Philip - " As he travelled along this road he was overtaken by a chariot in which sat a man of Ethiopia, the eunuch or chief officer of Queen Candace, who was at that moment reading, probably from the Septuagint version, a portion of the prophecies of (Isaiah 53:6,7 )
Treasure, Treasury, Treasurer - oikonomos ), but the Ethiopian eunuch is said to have had charge of all the treasure of queen Candace
Ethiopia - 24 the Romans invaded Ethiopia in answer to an attack on Egypt by queen Candace, and destroyed Napata, but the kingdom continued to be independent
Abyssinian Church - The Abyssinian Christians themselves, indeed claim a much higher antiquity, having a tradition that the doctrine of Christ was first introduced among them by Queen Candace, Acts 8:27 ; or even preached there by the Apostles Matthew and Bartholomew; but the former is supported by no collateral evidence, and the latter is in opposition to high authority
Philip - He was instrumental in the conversion of the chamberlain of Candace, queen of Ethiopia, thus introducing Christianity into that historic heathen country ( Acts 8:26-39 )
Philip the Evangelist - In one an Ethiopian eunuch or chamberlain of Candace, a" proselyte of righteousness" (not as Cornelius, for whose admission to Christian fellowship a special revelation was needed, a "proselyte of the gate"), was returning from worship at Jerusalem
Ethiopia - ... Queen Candace reigned in this Nile-formed is land region; the name is the official designation of a female dynasty shortly before our Lord's time (Acts 8:27)
Philip the Evangelist - In this neighbourhood he fell in with an Ethiopian eunuch of Queen Candace, whom he converted by explaining to him part of Isaiah 53, and received at once to baptism (perhaps also to confirmation)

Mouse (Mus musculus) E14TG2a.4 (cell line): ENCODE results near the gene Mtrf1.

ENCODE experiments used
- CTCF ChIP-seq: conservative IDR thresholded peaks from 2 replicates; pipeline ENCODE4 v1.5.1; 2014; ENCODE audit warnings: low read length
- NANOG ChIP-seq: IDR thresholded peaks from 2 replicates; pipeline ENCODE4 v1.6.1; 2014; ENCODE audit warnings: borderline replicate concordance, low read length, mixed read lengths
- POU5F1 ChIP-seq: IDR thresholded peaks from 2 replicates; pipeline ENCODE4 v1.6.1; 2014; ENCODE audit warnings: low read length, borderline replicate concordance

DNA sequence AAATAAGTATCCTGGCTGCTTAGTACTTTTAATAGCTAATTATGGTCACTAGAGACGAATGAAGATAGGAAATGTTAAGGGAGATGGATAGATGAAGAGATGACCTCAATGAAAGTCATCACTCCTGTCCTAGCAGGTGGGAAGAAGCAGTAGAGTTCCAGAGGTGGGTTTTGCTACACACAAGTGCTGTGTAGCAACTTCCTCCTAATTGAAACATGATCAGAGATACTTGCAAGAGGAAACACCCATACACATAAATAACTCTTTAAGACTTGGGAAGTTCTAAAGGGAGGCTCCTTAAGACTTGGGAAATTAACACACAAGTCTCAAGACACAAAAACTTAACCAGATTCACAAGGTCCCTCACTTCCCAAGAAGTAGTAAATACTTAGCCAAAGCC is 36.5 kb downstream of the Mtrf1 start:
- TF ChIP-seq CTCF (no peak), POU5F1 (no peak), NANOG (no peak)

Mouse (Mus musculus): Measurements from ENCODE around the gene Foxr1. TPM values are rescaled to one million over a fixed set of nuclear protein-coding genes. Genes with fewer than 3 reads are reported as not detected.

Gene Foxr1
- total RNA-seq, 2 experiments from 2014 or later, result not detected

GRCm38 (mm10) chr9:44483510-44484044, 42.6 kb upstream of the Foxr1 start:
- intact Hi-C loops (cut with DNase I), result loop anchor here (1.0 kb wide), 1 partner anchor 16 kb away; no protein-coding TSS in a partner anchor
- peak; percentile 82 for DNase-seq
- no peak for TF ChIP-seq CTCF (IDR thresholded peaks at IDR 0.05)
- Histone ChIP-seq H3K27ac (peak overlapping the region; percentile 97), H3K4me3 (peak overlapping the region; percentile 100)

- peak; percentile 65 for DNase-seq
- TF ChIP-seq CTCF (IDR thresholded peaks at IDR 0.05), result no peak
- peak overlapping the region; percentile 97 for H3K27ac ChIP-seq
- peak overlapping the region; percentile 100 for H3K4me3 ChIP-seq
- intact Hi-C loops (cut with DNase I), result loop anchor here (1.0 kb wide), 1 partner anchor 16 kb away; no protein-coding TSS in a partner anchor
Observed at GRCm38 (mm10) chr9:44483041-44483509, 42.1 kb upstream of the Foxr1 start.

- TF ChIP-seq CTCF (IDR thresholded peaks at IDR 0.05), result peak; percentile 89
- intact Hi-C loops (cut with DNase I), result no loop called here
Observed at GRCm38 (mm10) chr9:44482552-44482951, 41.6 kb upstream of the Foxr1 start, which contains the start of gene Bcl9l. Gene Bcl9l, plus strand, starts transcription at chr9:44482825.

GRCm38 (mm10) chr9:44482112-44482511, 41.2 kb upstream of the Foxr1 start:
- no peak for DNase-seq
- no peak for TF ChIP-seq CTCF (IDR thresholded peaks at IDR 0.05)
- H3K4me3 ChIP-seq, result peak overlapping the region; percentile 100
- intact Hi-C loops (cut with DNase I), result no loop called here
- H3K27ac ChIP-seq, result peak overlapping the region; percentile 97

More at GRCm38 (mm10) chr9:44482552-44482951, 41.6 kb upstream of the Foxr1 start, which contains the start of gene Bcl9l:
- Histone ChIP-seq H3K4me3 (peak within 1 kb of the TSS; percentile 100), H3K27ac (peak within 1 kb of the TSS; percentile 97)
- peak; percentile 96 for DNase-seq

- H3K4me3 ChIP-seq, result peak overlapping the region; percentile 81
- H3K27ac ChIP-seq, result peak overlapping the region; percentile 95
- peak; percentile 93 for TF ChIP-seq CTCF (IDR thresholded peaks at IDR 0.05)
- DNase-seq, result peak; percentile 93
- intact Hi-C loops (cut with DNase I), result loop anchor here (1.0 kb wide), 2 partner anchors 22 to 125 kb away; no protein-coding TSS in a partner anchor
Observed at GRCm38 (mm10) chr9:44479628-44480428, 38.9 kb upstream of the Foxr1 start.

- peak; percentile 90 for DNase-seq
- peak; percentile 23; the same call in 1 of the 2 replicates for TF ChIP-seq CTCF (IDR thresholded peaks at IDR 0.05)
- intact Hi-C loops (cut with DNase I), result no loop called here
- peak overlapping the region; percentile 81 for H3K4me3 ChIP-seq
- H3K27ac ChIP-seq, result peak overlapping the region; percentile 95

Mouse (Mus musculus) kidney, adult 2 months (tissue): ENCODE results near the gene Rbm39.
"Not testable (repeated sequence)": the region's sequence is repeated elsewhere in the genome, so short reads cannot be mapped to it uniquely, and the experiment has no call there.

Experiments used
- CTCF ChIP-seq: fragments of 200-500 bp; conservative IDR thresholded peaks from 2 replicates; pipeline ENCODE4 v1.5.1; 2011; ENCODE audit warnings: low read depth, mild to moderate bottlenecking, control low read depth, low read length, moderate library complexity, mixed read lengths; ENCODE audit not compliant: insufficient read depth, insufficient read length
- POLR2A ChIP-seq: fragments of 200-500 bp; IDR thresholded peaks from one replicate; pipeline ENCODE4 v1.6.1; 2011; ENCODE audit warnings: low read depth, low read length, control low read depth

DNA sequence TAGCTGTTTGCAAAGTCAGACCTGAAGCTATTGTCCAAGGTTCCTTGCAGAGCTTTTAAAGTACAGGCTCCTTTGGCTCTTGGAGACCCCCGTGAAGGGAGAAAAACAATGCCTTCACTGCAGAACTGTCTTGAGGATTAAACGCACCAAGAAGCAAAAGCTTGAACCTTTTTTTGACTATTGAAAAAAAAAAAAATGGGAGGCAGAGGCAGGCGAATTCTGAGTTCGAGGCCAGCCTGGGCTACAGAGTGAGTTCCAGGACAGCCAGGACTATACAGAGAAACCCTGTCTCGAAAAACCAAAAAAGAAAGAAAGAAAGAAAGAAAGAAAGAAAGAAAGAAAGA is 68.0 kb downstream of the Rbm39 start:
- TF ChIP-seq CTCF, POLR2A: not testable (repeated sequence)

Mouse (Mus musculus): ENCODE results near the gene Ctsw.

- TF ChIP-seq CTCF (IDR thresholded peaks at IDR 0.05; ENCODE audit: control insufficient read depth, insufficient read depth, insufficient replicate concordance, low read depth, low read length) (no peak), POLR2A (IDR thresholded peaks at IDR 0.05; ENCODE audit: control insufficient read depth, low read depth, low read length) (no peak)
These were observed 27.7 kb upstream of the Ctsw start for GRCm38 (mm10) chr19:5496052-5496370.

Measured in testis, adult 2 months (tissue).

Proselytes - ... Tyre's alliance with David was a prophetic earnest of its future union with the kingdom of God, of which the Syrophoenician woman was a firstfruit (Mark 7:26), as Candace's eunuch the proselyte (Acts 8) was a pledge of Ethiopia's conversion. The eunuch of Candace was a sample of the full convert, circumcised and baptized at his admission (Otho, Lex Rabb. The centurion Cornelius was a proselyte of a less strict kind, which the rabbis would call a proselyte of the gate; otherwise a special revelation would not have been needed to warrant Peter's opening the gospel kingdom to him, as it had not been needed to open the gospel to Candace's eunuch (Acts 8; 10)
Proselyte - The chamberlain of Candace is included by Reinach among the ‘distinguished recruits’ of the Jewish faith (JE_ iv
the Sower Who Went Forth to Sow - "Understandest thou what thou readest?" said Philip the once deacon, and now the evangelist, to the dark treasurer of Queen Candace
the Ethiopian Eunuch - And it would be in his business relations with the heads of some of the trading and banking houses that the Jewish merchants had set up in Ethiopia, that Queen Candace's treasurer came into contact with the worshippers of Jehovah, till it all ended in his becoming a proselyte of the gate. And who can tell but that Queen Candace, and a great multitude of her black, but comely people, will yet be seen by us stretching out their hands and casting their crowns at His feet of whom Isaiah spake, and of whom Philip preached!... Let it no longer be a forlorn hopeTo wash an Ethiope;He's washed: his gloomy skin a peaceful shadeFor his white soul is made
Apostle - The manner of its being sent to Ethiopia, by the conversion of the eunuch who was chief treasurer to Candace, queen of the country, is related in Acts 8:26 , &c
Gospels - Hence by the reading of the law and the prophets in the synagogues everywhere each sabbath proselytes of righteousness were gathered from the Gentiles, such as the eunuch or chamberlain of Candace, queen of the Ethiopians, a student of Scripture, Cornelius the centurion who "feared God with all his house, and gave much alms to the people, and prayed to God always
Trade And Commerce - Doubtless this was the route taken by the eunuch of the Candace mentioned in Acts 8
Roads And Travel - The eunuch of the Candace would continue his way to Gaza, and then by the coast-road into Egypt, thence southwards to Abyssinia